Defunct: Colleges and Universities

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Entry Category: Defunct: Colleges and Universities - Starting with F

Far West Seminary

In the mid-1840s, the Far West Seminary, a planned collegiate-level educational institution in northwest Arkansas, failed due to political and religious factionalism, economic hard times, and a major fire. However, the effort proved to be a seedbed for other northwest Arkansas educational endeavors prior to the Civil War that helped Fayetteville (Washington County) earn the nickname “the Athens of Arkansas.” After the state failed to use its federal seminary grant to create a state university, northwest Arkansas educators and promoters in 1840 began discussing the need for a facility for higher education. On August 12, 1843, a group of interested citizens gathered at the Mount Comfort Meeting House, located three miles northwest of Fayetteville. This meeting resulted in the creation …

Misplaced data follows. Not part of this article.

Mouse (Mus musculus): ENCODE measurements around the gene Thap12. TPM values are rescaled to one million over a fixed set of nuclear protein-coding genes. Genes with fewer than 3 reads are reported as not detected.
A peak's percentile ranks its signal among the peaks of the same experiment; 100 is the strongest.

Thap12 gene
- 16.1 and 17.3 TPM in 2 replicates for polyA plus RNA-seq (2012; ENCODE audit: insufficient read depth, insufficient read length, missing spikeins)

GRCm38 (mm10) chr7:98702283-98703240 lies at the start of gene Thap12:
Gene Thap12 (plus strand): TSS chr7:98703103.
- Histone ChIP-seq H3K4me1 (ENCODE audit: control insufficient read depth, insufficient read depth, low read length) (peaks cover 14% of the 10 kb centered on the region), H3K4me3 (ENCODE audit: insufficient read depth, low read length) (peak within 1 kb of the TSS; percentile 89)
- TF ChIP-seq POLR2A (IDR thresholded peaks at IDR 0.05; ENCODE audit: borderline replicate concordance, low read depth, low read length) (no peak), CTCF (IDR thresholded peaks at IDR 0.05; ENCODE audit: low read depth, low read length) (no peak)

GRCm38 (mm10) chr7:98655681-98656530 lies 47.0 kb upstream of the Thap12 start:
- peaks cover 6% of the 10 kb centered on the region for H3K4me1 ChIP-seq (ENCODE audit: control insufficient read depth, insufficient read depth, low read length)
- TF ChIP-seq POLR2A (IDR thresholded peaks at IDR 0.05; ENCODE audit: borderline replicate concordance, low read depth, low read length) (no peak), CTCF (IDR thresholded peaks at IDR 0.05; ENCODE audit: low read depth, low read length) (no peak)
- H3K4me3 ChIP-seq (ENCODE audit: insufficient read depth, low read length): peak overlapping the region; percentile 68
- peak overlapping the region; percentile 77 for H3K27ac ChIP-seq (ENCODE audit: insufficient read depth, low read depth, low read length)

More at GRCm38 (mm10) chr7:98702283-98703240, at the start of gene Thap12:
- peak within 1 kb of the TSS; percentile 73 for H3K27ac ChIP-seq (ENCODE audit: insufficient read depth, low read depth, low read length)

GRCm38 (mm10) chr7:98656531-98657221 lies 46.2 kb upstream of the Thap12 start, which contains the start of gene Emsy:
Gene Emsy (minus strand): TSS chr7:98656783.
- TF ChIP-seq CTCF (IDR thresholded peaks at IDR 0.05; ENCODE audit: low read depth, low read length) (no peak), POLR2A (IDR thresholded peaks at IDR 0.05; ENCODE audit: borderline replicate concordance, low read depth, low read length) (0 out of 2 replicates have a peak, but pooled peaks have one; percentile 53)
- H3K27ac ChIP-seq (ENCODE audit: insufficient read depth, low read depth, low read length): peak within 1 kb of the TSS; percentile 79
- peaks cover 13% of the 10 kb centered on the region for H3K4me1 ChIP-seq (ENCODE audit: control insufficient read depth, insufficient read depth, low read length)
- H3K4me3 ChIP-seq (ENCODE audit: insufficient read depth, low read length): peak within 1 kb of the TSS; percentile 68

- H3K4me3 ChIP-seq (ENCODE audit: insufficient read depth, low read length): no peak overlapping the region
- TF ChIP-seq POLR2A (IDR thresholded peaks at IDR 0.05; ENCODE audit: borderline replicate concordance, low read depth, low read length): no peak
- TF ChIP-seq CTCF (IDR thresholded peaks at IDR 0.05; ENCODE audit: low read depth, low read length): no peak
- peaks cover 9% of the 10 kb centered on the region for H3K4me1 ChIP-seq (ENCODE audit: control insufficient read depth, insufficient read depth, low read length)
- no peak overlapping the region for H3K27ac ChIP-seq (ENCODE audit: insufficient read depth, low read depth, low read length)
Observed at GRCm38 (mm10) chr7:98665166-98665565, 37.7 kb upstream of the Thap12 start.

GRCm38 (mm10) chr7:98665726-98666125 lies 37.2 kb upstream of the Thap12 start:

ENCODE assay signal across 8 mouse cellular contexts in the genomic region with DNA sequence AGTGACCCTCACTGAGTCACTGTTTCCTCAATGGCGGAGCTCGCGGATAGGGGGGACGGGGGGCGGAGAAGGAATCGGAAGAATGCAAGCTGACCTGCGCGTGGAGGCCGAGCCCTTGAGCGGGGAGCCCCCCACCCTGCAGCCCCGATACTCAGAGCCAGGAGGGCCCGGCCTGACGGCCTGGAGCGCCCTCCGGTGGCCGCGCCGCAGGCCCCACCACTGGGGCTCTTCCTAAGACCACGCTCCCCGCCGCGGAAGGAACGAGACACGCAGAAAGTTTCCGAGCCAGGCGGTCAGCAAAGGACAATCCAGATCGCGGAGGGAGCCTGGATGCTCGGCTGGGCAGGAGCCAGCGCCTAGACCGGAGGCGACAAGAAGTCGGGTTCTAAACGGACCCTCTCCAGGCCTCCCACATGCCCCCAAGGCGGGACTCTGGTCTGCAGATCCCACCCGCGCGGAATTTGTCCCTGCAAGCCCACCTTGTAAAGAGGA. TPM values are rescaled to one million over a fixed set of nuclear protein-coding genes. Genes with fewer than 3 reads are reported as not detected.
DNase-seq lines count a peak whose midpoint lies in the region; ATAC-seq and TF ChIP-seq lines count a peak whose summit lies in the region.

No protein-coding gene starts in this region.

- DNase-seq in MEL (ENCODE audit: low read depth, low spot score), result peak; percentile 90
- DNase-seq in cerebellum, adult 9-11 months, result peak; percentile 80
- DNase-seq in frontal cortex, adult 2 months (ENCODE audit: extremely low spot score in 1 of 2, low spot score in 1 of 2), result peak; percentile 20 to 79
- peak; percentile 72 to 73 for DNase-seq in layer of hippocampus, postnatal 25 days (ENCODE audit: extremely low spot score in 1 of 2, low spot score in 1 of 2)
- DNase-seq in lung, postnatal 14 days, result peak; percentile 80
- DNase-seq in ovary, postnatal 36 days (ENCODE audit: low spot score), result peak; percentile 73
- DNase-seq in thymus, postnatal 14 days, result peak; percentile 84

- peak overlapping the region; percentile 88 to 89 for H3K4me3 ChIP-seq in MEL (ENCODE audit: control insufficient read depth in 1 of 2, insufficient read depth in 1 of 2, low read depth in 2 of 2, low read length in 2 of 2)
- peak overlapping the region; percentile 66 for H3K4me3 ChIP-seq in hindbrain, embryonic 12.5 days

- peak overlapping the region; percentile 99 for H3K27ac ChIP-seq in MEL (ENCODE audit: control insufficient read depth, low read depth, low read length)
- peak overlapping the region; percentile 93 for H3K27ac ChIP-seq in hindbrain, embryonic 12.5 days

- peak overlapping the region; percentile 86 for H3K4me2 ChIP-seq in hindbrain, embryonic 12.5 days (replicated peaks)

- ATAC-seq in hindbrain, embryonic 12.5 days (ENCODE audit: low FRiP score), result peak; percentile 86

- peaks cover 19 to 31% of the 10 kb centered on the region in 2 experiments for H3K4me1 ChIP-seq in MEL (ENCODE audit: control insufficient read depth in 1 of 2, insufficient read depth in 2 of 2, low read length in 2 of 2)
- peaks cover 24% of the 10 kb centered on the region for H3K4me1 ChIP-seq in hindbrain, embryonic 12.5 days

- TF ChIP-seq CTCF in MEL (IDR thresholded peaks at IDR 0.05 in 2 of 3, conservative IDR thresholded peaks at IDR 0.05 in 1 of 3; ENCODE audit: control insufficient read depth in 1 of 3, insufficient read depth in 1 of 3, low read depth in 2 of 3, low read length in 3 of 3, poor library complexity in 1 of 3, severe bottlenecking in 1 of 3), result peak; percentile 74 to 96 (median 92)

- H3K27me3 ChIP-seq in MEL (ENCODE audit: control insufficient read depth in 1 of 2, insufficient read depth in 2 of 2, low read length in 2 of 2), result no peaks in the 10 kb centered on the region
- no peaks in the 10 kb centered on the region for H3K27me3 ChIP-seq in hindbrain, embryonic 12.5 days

Fayetteville Female Seminary

One of the most influential institutions in early Arkansas was the Fayetteville Female Seminary in Fayetteville (Washington County), which provided a quality education for girls throughout the region in a time when most women received little, if any, schooling. It also accepted both Cherokee and white students in an era when the “mixing of the races” was discouraged. Though it was only in existence from 1839 through 1862, the Fayetteville Female Seminary is often cited as one of the factors leading to the location of the state’s land-grant university, the University of Arkansas (UA) in Fayetteville. The Fayetteville Female Seminary was created by Sophia Sawyer of Rindge, New Hampshire. She went to Georgia 1823 as a missionary to the Cherokee through …